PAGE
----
An Ingenious Super Light Trapping Surface Templated from Butterfly Wing Scales
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Based on the super light trapping property of butterfly Trogonoptera brookiana wings, the SiO2 replica of this bionic functional surface was successfully synthesized using a simple and highly effective synthesis method combining a sol–gel process and subsequent selective etching. Firstly, the reflectivity of butterfly wing scales was carefully examined. It was found that the whole reflectance spectroscopy of the butterfly wings showed a lower level (less than 10 %) in the visible spectrum. Thus, it was confirmed that the butterfly wings possessed a super light trapping effect. Afterwards, the morphologies and detailed architectures of the butterfly wing scales were carefully investigated using the ultra-depth three-dimensional (3D) microscope and field emission scanning electronic microscopy (FESEM). It was composed by the parallel ridges and quasi-honeycomb-like structure between them. Based on the biological properties and function above, an exact SiO2 negative replica was fabricated through a synthesis method combining a sol–gel process and subsequent selective etching. At last, the comparative analysis of morphology feature size and the reflectance spectroscopy between the SiO2 negative replica and the flat plate was conducted. It could be concluded that the SiO2 negative replica inherited not only the original super light trapping architectures, but also the super light trapping characteristics of bio-template. This work may open up an avenue for the design and fabrication of super light trapping materials and encourage people to look for more super light trapping architectures in nature.
KeywordsBio-template fabrication Butterfly wing scales Light trapping materials
scanning electron microscope
field emission scanning electron microscope
energy dispersive spectroscopy
atomic layer deposition
Nature offers a variety of surfaces with brilliant properties and is a source of inspiration for numerous applications and techniques. A number of researchers have paid close attention to the fantastic surfaces triggered by nature, such as the anisotropy of the rice leaves [1, 2], the self-cleaning of the lotus leaves [3, 4, 5], the antireflection of moth eyes [6, 7, 8], the fog collection system in cactus [9, 10], the reversible adhesive of the gecko feet [11, 12], the superhydrophobicity of the water strider legs [13, 14], and the iridescence of the butterfly wings [15, 16, 17]. Mimicking or studying the basic principles of the sophisticated tactics from nature is of significant importance for the design of artificial analogs.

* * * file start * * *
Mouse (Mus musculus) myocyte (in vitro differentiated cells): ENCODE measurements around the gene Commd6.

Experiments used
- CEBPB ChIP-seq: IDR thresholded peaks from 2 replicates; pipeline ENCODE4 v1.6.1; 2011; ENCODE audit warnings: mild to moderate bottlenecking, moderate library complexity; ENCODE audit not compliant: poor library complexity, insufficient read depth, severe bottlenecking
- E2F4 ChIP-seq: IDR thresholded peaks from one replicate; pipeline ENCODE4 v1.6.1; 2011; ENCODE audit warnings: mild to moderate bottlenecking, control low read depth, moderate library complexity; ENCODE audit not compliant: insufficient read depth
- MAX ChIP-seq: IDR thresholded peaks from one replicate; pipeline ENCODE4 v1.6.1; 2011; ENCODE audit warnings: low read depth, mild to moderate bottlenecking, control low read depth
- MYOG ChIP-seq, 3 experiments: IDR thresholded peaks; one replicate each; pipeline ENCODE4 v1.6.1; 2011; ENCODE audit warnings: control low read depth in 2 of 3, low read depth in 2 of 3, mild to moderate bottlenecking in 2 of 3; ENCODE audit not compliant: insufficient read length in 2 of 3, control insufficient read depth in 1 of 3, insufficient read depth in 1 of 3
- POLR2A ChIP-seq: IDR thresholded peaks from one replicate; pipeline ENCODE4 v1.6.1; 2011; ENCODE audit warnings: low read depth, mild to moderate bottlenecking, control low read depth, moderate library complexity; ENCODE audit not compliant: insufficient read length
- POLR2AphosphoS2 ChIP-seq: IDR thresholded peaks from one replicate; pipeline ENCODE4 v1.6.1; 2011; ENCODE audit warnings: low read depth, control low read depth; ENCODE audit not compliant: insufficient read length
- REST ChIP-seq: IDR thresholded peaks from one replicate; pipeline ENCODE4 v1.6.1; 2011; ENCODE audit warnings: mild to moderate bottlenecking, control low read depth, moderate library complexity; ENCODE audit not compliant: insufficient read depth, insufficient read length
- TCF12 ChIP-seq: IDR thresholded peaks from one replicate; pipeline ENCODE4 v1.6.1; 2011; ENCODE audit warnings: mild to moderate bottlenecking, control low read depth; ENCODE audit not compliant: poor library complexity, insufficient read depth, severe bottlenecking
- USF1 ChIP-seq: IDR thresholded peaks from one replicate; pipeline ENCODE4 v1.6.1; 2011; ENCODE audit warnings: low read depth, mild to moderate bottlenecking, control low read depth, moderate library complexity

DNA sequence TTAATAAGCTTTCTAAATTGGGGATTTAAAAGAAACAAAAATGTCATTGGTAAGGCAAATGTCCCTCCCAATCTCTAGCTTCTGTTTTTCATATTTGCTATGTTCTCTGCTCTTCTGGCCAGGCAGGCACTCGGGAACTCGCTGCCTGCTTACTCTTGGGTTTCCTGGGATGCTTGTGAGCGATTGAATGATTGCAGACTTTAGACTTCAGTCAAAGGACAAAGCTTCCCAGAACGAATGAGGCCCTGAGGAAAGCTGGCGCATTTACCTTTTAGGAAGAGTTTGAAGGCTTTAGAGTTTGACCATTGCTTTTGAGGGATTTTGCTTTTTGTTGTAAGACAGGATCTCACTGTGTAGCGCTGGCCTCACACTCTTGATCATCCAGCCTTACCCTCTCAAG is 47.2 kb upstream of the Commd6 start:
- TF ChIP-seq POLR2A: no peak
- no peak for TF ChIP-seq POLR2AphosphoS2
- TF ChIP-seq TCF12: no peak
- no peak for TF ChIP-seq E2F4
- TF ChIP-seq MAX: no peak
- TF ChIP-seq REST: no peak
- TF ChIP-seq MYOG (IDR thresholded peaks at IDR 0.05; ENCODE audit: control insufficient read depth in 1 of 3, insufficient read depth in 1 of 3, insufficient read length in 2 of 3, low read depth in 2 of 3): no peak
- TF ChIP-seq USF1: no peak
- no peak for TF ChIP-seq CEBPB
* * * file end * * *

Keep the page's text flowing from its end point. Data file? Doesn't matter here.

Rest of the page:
During the last few decades, much effort has been directed toward the brightest and most vivid structure-based colors in nature that arise from the interaction of light with surfaces on the micro- and nanoscale. The architectures on the surface of butterfly wings not only formed the gorgeous appearance, but also made the butterfly wings with appealing properties, such as observable optical response to temperature , highly selective vapor response [19, 20], and light trapping effect [21, 22]. Although many scientists have done a lot of research on the architectures of butterfly wings and their multi-functional features, little attention has been paid to the black color in spite of its ubiquity. Many scientists have ascribed the blackness of butterfly wings to melanin solely, until recent research results indicated that the nanostructures of scales also play a key role in the exhibition of blackness [23, 24, 25]. In addition, seeking for light trapping surfaces has been a great challenge for researchers and now the research on light trapping materials has attracted more and more people’s attention because of the increasing importance of light trapping materials. Considering the above, we chose butterfly Trogonoptera brookiana black wings as a natural model and revealed its properties for super light trapping.